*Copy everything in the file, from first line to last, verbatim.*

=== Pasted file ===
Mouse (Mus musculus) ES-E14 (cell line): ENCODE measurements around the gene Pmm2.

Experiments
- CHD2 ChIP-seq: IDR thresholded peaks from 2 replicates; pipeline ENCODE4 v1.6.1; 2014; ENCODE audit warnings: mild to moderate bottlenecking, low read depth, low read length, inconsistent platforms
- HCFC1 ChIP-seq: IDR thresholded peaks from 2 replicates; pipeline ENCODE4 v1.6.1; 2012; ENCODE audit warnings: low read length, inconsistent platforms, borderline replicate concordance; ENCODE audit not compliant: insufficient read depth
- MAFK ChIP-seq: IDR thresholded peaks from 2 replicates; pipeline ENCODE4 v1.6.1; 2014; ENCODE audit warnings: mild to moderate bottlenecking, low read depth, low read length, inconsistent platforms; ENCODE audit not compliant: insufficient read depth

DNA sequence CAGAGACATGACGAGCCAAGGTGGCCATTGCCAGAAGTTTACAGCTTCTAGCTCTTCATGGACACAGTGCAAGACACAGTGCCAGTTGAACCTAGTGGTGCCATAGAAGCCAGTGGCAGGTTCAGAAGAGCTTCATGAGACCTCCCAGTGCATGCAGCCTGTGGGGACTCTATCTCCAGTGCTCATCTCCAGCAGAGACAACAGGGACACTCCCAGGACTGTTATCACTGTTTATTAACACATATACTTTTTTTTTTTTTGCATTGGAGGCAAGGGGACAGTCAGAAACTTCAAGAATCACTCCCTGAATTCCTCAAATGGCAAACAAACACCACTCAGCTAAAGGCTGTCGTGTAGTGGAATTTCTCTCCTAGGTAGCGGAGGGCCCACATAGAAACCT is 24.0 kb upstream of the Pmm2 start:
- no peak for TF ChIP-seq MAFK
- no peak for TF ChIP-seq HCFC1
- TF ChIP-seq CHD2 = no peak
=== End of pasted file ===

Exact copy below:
Mouse (Mus musculus) ES-E14 (cell line): ENCODE measurements around the gene Pmm2.

Experiments
- CHD2 ChIP-seq: IDR thresholded peaks from 2 replicates; pipeline ENCODE4 v1.6.1; 2014; ENCODE audit warnings: mild to moderate bottlenecking, low read depth, low read length, inconsistent platforms
- HCFC1 ChIP-seq: IDR thresholded peaks from 2 replicates; pipeline ENCODE4 v1.6.1; 2012; ENCODE audit warnings: low read length, inconsistent platforms, borderline replicate concordance; ENCODE audit not compliant: insufficient read depth
- MAFK ChIP-seq: IDR thresholded peaks from 2 replicates; pipeline ENCODE4 v1.6.1; 2014; ENCODE audit warnings: mild to moderate bottlenecking, low read depth, low read length, inconsistent platforms; ENCODE audit not compliant: insufficient read depth

DNA sequence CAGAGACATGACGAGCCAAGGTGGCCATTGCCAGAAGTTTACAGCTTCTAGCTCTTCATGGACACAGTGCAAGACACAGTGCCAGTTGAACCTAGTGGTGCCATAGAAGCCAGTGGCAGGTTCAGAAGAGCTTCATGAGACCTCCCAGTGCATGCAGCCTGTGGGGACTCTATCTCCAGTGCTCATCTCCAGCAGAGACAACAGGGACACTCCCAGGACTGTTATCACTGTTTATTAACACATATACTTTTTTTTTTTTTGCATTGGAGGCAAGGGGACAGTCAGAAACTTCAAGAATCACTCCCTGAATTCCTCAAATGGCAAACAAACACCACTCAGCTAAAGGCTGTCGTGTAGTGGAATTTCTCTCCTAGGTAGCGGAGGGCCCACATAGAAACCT is 24.0 kb upstream of the Pmm2 start:
- no peak for TF ChIP-seq MAFK
- no peak for TF ChIP-seq HCFC1
- TF ChIP-seq CHD2 = no peak